Not everyone intends on making history. It probably wasn’t in the Dalai Lama‘s plans. Nor did Robbie Rogers probably intend to when he retired from professional soccer at just 25 years old this February. Rogers was just one of the most promising young American soccer players, playing in Leeds in Europe. Also Rogers is gay. He bravely revealed this in an articulate letter (Found Here) he released in February.
Regardless of how you personally feel that sexual orientation is determined, Robbie Rogers is gay. It’s as much a fact that Robbie Rogers is a member of the LA Galaxy.
It was announced Saturday afternoon that Robbie Rogers is the newest member of the LA Galaxy. The Galaxy held a press conference on Saturday afternoon, which was held simultaneously during the Champions League Final in London–the biggest stage in international soccer (perhaps only second to the World Cup). The plan seemed ill conceived. A room of soccer players, managers, executives, and reporters meeting to stage the press conference at the same time. Intentionally or not, it signifies Robbie Rogers’ comeback with the LA Galaxy is something much bigger than the result of a game, whether Rogers intended to or not.
He has been quoted as saying he doesn’t want to be known as ‘Robbie Rogers, the gay soccer player.’ He’s entitled to that feeling on all levels. He’ll face pressure to be a role model as a promising player regardless of whether he is an active advocate for gay athletes. Rogers said Saturday “As a professional there is always pressure.” But what motivated him to bring him back from retirement is the love he had for playing soccer. And it is the on the field pressure he seems most eager to address.
I know I am motivated to prove myself. I want to be better than I was before. I want to prove to everyone in this room, in this world, that I am a great footballer, a great soccer player. It does not matter that I’m gay.
He is out to prove he is not just a gay soccer player. Or perhaps prove that he’s more than the first openly gay professional athlete; He is the first successful athlete who is also openly gay. The difference is in a misguided comparison. He does not want to be Anna Kournikova, known for her looks and not her tennis accomplishments. The bio should read: Robbie Rogers–Team USA starting midfielder, who is also openly gay.
There is no doubt that Robbie Rogers brings skill and pace and talent to the Galaxy lineup. Bruce Arenas was quick to compliment in detail the type of player the squad was getting, especially in the wake of losing Mike Magee whom the Galaxy traded to Chicago for the right of first refusal for Rogers. In reference to the impact Rogers will have Arenas was realistic. “He’s been out for 5 months. . .[There's] no great expectations in the early going.”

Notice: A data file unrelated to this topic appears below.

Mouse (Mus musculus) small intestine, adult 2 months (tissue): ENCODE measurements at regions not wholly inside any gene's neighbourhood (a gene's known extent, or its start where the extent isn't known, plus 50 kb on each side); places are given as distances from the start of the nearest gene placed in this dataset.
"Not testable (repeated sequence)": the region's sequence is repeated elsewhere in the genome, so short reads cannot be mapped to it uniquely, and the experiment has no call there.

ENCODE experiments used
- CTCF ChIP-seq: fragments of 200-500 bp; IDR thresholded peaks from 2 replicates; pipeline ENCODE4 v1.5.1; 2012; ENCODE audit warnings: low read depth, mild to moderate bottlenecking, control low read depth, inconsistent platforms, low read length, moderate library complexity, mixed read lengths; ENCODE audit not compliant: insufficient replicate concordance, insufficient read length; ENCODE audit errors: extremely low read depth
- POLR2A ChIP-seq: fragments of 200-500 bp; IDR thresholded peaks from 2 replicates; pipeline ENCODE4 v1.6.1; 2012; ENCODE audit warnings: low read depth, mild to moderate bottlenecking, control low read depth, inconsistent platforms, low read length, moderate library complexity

Bruce Arenas and the LA Galaxy organization’s expectations are modest in the short term, but there are huge expectations on Rogers going forward. He may want to focus on soccer, but Rogers is in a position to be much more for soccer, sports, and culture more generally than even David Beckham was. Beckham was hugely famous already. Beckham’s move was more like going into the closet when he moved to the much less popular and respected league in the US. He was supposed to make soccer big in the United States, and his efforts were not a failure on that front. But Rogers is on the forefront of a cultural revolution of acceptance that is (or might still be) long fought, and hard fought. Comments like the 49ers Chris Culliver’s breed intolerance, but they do speed up the revolution. And as a LA native, Rogers will have local familial and friends’ support to strengthen his resolve.
Rogers admitted that loving the game wasn’t the only reason he came back. After speaking to a group of young athletes at a LGBT Nike summit he admitted later he felt like a coward. Whether he did it actively everyday or not, he is in a position to step up, and as he said, he knew “[I] gotta man up a little bit.”
It’s an interesting expression to use in the situation from a traditional gender roles perspective. But it’s an honest description of the responsibility and accountability he feels as both a gay man, and an outstanding professional athlete. MLS, and Real Salt Lake for example, may not grow their fandom and sports fans’ knowledge of the Western Conference Standings because of Rogers. But he raises the profile of the league in the public’s eye to a level of scrutiny that can only bring more (positive) change. And change is better than the unofficial don’t ask don’t tell policy.